APOE4 genetic variant, which has been linked to a higher risk of late-onset Alzheimer’s.

Dietary Changes

Many APOE4 carriers believe that dietary changes offer hope for preventing the disease.

If you knew that you could change a few things to limit your risk of not being able to remember the most mundane things of life, would you change it?

One approach that’s circulated heavily in our health community is the low-carb, high-fat “ketogenic diet.” Much like the popular Atkins diet, it’s meant to retrain the body to use fat, rather than glucose, as its primary source of fuel.

Ketogenic diets first proved useful in the 1920s to prevent seizures in some patients with epilepsy — hinting that the diet may have a broader neuroprotective effect. The diet has not been shown to improve cognition in people with APOE4, but it remains popular among carriers of the genetic variant, who hope it could help stave off dementia.

Others have adopted episodic fasting. They draw hope from what’s known as the Nigerian paradox: Although the APOE4 allele is frequently found among elderly Nigerians, they’re not at increased risk of Alzheimer’s. African-Americans, by contrast, are just as likely to have the APOE4 allele, but develop the disease at much higher rates.

The biggest difference in the populations is that the Nigerians have a lower incidence of cardiovascular disease — as well as lower levels of fats and cholesterol in their blood. So it’s possible that the Nigerian diet, which can include periods of low calorie intake, might protect against dementia. (There is some more general evidence that fasting can help prolong life, though the majority of the work has been conducted in animals.)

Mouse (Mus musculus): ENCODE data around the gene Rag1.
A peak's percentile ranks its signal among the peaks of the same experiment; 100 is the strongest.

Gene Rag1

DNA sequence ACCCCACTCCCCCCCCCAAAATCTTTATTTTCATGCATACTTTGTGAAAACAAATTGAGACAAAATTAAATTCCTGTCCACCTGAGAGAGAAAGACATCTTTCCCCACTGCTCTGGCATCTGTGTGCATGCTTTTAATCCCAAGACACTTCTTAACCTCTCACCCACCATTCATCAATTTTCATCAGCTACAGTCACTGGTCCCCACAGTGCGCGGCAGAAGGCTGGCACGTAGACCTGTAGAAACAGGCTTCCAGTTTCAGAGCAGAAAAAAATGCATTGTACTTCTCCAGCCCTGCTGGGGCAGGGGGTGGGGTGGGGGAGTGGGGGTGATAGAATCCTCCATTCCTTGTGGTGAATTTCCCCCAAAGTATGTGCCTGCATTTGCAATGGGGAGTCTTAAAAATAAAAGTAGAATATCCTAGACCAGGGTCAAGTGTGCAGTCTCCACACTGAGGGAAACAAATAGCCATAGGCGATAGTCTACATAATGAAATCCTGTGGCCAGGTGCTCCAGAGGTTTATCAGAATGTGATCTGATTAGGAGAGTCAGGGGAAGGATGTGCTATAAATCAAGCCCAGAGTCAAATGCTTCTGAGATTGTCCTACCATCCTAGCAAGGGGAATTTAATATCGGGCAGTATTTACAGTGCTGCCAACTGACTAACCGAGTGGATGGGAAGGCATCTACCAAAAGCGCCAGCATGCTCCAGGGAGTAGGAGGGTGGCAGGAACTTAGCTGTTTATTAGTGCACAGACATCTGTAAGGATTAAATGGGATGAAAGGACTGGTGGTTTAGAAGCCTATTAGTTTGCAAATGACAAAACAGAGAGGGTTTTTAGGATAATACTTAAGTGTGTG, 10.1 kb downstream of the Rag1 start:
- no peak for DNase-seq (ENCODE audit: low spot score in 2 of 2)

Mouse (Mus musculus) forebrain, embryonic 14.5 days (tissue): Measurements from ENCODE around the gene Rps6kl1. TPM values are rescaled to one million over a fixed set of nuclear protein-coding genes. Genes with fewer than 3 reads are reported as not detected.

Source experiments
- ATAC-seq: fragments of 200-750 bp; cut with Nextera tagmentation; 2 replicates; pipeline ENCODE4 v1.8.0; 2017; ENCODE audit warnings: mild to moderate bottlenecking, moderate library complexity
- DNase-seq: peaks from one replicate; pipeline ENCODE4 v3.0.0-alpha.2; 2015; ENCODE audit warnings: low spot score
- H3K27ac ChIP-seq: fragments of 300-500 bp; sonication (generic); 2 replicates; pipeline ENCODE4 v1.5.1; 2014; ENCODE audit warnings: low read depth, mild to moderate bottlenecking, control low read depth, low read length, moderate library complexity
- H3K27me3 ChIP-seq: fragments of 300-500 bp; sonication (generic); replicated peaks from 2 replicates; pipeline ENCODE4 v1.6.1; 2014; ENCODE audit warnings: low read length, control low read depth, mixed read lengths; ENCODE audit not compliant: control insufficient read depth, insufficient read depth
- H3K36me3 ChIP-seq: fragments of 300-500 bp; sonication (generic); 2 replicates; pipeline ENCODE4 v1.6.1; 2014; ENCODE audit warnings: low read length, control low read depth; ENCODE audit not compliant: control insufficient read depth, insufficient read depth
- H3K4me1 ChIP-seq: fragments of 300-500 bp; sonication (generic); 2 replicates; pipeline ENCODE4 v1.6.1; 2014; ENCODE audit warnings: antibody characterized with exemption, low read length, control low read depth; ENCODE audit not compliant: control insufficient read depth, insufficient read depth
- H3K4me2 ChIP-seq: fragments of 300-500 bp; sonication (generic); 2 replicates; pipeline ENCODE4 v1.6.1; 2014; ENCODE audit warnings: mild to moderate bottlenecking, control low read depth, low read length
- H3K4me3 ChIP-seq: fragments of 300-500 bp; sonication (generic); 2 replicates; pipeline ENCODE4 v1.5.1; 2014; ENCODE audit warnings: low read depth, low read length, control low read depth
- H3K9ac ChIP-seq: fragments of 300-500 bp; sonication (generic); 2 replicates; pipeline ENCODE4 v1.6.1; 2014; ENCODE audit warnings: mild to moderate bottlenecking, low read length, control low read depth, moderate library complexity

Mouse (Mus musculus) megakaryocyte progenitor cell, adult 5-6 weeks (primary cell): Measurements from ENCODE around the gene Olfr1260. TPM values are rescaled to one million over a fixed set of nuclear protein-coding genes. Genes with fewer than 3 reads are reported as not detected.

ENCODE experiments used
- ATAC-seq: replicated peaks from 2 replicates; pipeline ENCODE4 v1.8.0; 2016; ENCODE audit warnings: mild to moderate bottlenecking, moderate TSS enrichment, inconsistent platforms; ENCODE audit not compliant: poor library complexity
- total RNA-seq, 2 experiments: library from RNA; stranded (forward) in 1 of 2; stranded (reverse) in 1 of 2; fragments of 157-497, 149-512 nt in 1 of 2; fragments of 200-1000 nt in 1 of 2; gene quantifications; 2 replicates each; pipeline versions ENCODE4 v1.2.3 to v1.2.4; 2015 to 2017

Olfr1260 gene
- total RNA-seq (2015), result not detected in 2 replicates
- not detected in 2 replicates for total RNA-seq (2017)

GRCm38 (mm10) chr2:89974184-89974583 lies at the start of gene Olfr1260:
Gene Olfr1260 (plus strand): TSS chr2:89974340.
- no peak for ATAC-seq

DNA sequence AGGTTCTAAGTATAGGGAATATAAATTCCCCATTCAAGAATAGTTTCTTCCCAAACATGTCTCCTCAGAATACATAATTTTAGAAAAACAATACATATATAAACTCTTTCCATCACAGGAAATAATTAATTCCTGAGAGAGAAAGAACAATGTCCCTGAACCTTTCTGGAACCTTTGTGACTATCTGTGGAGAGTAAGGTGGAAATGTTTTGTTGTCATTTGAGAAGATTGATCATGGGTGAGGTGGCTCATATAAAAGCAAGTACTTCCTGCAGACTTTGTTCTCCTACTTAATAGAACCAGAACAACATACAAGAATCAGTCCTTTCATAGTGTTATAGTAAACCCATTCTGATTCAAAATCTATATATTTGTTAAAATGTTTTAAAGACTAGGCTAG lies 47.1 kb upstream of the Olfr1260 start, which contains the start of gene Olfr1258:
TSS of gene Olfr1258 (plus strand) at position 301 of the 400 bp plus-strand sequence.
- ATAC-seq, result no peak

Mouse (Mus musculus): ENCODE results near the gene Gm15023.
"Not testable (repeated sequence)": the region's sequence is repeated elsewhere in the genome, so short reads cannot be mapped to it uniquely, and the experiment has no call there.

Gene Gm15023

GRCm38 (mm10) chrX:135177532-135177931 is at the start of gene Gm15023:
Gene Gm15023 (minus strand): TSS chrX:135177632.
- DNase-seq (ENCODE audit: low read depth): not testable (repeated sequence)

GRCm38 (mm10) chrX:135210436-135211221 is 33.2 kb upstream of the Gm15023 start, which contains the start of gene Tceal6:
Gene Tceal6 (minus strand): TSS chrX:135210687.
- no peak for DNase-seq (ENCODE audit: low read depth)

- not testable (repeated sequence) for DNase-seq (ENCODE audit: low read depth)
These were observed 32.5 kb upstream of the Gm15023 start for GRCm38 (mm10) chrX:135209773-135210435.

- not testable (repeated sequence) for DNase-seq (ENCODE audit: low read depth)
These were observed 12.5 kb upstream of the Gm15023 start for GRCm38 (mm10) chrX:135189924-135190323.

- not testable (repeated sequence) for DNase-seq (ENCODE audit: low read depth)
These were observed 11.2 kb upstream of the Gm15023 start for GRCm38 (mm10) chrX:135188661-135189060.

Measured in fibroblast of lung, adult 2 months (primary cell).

The Illusion of Insurance (SA Only)

Do you feel because you have medical aid or some dread disease life insurance cover that you covered? Insurance is not going to stop or help you developing Alzheimer’s. It may not even pay when you expect it to pay.

Did you know some policies of insurance will only pay you out for specific conditions when you have truly lost your mind. Is this what you would risk waiting for or rather willing to prevent.

You may even be on the government scheme – national health insurance, having someone in you family waiting in the queue with you.

This is sad picture and a picture for many in your employment. What needs to happen? Embrace identifying your risk of disease and then intervene accordingly. No disease can be worked in isolation. You need a simple or comprehensive blueprint to being well.

Our work is to prevent the deteriorating health of all people willing to participate in doing so. This could happen in the corporate setting where under the medical aid, and whichever scheme the company is on, we fit in and do our work.

Connect with us as you may even be the lucky one to have the gift of being sponsored a genetic test.

Other Links

  1. National Institute on Aging
  2. Alzheimer’s Risks, Causes and Prevention